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anonymous
 4 years ago
Probability of injury from car trip is 1in 50K (.00002). average trips a person will take in liftime is 16K.
Whats the probability of being injury? can i get help to set this up por favor!
anonymous
 4 years ago
Probability of injury from car trip is 1in 50K (.00002). average trips a person will take in liftime is 16K. Whats the probability of being injury? can i get help to set this up por favor!

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anonymous
 4 years ago
Best ResponseYou've already chosen the best response.0poisson distribution for this one

anonymous
 4 years ago
Best ResponseYou've already chosen the best response.0oh well if that is not clear, them maybe you are supposed to do it a different way

anonymous
 4 years ago
Best ResponseYou've already chosen the best response.0im gona do a ratio of 16 to 50 and im gona in crease the numerator from taht resuilt

anonymous
 4 years ago
Best ResponseYou've already chosen the best response.0multiply 16,000 by 0.00002 and get .32

anonymous
 4 years ago
Best ResponseYou've already chosen the best response.0i got 3.125 to 16000, hope its right. hah

anonymous
 4 years ago
Best ResponseYou've already chosen the best response.0oh wait. your right. your way makes more sense.

anonymous
 4 years ago
Best ResponseYou've already chosen the best response.0this is a set up for poisson distribution, because the probabiliy is very small and the number of "experiments' miles driven is very large multiply them together and get .32 probability you have no accidents is \[e^{.32}\]

anonymous
 4 years ago
Best ResponseYou've already chosen the best response.0and so the probabilty you have at least one accident is \[1e^{.32}\]

anonymous
 4 years ago
Best ResponseYou've already chosen the best response.0im trying to find prob of yes getting injured tho.

anonymous
 4 years ago
Best ResponseYou've already chosen the best response.0yes, so compute the probability of no accidents, which is \[e^{.32}\] so the probability of getting at least one accident is \[1e^{.32}\]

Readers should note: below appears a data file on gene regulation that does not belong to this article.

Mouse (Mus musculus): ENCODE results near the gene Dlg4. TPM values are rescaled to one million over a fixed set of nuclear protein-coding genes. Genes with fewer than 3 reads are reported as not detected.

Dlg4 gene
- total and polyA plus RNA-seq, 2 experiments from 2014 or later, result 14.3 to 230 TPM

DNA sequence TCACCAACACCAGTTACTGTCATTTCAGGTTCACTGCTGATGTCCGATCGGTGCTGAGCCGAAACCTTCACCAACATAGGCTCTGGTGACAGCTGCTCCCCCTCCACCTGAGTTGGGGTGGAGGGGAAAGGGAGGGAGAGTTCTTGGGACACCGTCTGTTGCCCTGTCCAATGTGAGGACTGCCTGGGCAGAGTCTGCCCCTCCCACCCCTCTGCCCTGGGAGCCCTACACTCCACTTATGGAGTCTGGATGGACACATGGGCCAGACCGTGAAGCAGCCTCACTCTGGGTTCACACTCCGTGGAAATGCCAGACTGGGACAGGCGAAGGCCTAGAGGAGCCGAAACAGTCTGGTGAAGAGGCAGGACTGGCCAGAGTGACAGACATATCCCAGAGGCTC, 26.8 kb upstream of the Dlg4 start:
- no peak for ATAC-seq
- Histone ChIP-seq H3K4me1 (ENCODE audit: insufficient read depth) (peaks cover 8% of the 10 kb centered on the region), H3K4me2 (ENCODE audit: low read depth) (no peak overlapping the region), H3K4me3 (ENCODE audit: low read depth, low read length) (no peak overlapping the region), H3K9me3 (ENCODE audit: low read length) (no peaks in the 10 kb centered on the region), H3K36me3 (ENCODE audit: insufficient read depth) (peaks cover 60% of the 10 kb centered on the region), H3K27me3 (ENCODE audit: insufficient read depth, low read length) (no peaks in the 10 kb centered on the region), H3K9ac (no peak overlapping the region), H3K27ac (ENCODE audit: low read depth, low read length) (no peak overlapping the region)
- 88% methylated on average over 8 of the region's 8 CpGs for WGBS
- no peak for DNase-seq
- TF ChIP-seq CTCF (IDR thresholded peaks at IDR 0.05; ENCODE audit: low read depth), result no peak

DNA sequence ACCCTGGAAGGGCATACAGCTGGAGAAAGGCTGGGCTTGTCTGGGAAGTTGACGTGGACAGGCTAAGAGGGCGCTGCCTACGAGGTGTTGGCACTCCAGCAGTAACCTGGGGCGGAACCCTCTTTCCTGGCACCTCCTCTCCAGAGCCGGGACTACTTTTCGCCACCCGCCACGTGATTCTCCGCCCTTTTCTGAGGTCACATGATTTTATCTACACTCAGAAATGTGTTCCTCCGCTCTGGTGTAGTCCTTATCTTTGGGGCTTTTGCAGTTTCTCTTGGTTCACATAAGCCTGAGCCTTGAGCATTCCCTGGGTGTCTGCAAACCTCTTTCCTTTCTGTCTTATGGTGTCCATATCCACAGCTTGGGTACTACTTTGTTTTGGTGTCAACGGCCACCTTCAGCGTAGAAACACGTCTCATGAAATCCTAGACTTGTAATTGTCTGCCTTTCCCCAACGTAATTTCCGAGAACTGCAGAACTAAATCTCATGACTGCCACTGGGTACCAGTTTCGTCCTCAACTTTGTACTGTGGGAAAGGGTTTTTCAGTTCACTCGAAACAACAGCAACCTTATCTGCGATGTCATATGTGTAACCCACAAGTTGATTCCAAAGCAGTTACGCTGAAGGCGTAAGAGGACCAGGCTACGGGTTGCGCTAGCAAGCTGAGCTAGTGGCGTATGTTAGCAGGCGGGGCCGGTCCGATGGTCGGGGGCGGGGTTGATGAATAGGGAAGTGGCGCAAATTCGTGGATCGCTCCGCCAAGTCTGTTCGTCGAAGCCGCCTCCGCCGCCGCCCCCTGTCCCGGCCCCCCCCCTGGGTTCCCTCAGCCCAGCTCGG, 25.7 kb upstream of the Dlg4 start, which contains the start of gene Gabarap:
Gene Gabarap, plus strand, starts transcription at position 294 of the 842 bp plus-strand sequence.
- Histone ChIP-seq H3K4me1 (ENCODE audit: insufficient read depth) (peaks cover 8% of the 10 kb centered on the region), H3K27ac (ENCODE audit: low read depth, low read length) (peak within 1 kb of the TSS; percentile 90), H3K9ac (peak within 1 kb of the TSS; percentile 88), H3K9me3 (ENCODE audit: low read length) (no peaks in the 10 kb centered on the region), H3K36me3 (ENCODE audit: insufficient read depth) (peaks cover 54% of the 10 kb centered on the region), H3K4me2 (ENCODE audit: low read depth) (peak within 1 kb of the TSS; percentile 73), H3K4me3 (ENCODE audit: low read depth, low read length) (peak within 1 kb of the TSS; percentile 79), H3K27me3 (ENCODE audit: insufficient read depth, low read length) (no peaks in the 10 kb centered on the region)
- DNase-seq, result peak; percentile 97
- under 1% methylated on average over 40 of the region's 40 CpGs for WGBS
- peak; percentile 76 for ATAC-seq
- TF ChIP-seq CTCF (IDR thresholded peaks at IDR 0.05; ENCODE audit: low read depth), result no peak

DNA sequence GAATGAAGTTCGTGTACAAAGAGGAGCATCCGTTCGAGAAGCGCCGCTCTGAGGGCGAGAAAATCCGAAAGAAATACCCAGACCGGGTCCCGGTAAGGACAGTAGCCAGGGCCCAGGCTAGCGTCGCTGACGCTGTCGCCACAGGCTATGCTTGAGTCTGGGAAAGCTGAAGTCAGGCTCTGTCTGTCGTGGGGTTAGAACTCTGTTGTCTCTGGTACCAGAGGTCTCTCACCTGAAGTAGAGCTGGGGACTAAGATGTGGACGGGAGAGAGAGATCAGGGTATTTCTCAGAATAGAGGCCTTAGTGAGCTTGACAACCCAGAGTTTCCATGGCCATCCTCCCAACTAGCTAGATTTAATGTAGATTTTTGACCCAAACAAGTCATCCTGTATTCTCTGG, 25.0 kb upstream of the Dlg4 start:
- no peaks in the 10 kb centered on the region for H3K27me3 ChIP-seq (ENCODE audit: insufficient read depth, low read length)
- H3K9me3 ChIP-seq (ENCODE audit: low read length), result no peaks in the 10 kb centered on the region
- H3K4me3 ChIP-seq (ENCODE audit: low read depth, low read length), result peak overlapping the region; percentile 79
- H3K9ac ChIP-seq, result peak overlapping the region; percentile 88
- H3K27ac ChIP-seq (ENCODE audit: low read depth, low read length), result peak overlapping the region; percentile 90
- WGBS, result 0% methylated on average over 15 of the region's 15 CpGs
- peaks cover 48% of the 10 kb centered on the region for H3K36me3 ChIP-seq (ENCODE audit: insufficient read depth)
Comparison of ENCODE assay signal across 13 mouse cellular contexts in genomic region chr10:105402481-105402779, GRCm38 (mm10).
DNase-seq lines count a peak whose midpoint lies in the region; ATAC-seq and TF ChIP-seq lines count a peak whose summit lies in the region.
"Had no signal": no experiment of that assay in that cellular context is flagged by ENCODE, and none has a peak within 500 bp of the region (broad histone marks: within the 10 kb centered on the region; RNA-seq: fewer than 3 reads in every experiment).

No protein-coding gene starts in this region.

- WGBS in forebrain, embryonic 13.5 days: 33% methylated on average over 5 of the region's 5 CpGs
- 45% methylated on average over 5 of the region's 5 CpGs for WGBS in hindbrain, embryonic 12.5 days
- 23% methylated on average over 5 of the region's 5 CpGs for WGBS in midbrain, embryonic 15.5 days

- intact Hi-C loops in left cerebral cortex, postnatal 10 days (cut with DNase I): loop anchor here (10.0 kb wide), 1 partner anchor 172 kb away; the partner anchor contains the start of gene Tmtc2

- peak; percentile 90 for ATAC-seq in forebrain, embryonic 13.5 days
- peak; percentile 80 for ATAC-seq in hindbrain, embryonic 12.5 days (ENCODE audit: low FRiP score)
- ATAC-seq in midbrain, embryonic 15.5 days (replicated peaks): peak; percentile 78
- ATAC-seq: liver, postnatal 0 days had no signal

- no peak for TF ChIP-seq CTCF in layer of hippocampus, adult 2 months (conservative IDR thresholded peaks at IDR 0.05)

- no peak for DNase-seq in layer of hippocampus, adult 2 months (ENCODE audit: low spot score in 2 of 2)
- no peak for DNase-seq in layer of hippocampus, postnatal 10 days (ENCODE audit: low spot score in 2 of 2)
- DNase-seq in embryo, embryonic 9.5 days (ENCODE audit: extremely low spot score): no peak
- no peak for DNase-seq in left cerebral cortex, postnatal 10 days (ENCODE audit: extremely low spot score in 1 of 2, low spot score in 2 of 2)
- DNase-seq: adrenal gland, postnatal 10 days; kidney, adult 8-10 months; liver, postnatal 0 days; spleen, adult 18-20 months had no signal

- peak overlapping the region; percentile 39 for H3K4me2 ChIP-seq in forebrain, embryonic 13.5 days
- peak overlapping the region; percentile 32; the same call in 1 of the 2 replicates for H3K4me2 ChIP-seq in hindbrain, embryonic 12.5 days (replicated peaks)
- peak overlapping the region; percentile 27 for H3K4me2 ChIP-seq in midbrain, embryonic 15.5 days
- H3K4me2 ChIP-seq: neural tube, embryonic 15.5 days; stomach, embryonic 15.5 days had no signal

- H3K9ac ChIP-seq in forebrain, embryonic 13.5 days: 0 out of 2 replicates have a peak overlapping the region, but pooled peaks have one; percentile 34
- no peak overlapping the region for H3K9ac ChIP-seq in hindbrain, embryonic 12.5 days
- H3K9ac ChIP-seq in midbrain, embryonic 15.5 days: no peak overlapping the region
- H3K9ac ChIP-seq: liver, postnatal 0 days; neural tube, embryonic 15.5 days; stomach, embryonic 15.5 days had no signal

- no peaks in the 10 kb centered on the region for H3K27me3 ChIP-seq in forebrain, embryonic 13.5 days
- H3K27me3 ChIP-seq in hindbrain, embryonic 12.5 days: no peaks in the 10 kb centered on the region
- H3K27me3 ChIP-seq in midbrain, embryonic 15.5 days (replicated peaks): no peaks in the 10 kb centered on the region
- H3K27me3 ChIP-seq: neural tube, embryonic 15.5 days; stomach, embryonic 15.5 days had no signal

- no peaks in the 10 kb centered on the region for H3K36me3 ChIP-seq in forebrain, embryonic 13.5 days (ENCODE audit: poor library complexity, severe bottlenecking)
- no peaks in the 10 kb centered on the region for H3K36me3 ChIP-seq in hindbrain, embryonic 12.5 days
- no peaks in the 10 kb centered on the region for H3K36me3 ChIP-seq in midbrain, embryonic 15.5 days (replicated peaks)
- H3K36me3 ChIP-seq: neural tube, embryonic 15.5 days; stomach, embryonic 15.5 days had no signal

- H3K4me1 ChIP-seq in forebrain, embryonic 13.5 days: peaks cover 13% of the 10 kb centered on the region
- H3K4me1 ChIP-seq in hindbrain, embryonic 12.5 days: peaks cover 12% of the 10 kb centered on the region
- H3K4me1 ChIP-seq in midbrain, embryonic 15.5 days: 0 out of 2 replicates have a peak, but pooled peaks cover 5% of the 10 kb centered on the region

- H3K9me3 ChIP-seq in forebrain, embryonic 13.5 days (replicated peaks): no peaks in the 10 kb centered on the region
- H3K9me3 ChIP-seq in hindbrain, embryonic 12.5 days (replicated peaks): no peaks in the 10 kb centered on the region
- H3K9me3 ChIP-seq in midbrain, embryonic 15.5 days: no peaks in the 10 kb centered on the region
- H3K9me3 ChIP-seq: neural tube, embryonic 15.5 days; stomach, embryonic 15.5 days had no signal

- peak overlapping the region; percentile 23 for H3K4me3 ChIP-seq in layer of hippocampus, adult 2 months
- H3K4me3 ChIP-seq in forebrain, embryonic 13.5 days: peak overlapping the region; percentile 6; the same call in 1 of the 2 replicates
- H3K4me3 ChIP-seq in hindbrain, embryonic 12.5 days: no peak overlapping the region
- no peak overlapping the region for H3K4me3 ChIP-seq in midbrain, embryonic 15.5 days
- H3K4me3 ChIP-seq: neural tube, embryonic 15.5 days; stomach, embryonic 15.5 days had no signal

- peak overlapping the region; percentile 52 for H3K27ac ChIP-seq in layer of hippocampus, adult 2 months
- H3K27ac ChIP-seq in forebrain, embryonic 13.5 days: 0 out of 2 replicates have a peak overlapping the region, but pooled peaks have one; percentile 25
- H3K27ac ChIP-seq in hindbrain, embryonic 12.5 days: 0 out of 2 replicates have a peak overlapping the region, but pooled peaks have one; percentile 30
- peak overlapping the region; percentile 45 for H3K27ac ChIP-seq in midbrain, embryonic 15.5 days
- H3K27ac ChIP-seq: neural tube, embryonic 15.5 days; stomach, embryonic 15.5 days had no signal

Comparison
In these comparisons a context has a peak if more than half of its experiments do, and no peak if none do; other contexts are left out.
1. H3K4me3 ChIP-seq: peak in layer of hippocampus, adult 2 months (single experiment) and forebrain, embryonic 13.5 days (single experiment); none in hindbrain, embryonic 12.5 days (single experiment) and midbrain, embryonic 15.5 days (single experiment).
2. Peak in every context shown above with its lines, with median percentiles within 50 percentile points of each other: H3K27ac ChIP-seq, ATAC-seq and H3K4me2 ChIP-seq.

anonymous
 4 years ago
Best ResponseYou've already chosen the best response.0dang bro, thats way ahead of me. but thansk anyways

anonymous
 4 years ago
Best ResponseYou've already chosen the best response.0you could also compute \((99998)^{160000}\) and subtract that from 1

anonymous
 4 years ago
Best ResponseYou've already chosen the best response.0that is the probability you do not get in an accident on one trip, to the power of the number of trips, and that will get the probability you get no accidents. subtract from one to get the probability that there is at least one accident

anonymous
 4 years ago
Best ResponseYou've already chosen the best response.0OH!! so its 1 minus .32 or .68% .. i was thinking it was 32% which was confusing me.

anonymous
 4 years ago
Best ResponseYou've already chosen the best response.0actually i think that is not right. let me check with a calculator

anonymous
 4 years ago
Best ResponseYou've already chosen the best response.0this is what i thin it is http://www.wolframalpha.com/input/?i=%28.00002%29^16000

anonymous
 4 years ago
Best ResponseYou've already chosen the best response.0almost identitcal to firt answer i wrote http://www.wolframalpha.com/input/?i=1e^%28.32%29

anonymous
 4 years ago
Best ResponseYou've already chosen the best response.0alrite cool. thanks dude.

anonymous
 4 years ago
Best ResponseYou've already chosen the best response.0The problem is an example of risk over time, which we discussed on Monday. You need to multiply the probability of one event by the total number of times it is likely to occur to calculate a life time risk. Your calculations below are for successive events not cumulative events.

anonymous
 4 years ago
Best ResponseYou've already chosen the best response.0thats what the teacher said. i have no idea what the hell she is saying. lol

anonymous
 4 years ago
Best ResponseYou've already chosen the best response.0haha, its just 1 divided by 16000 dude. wtf were we doin? lol
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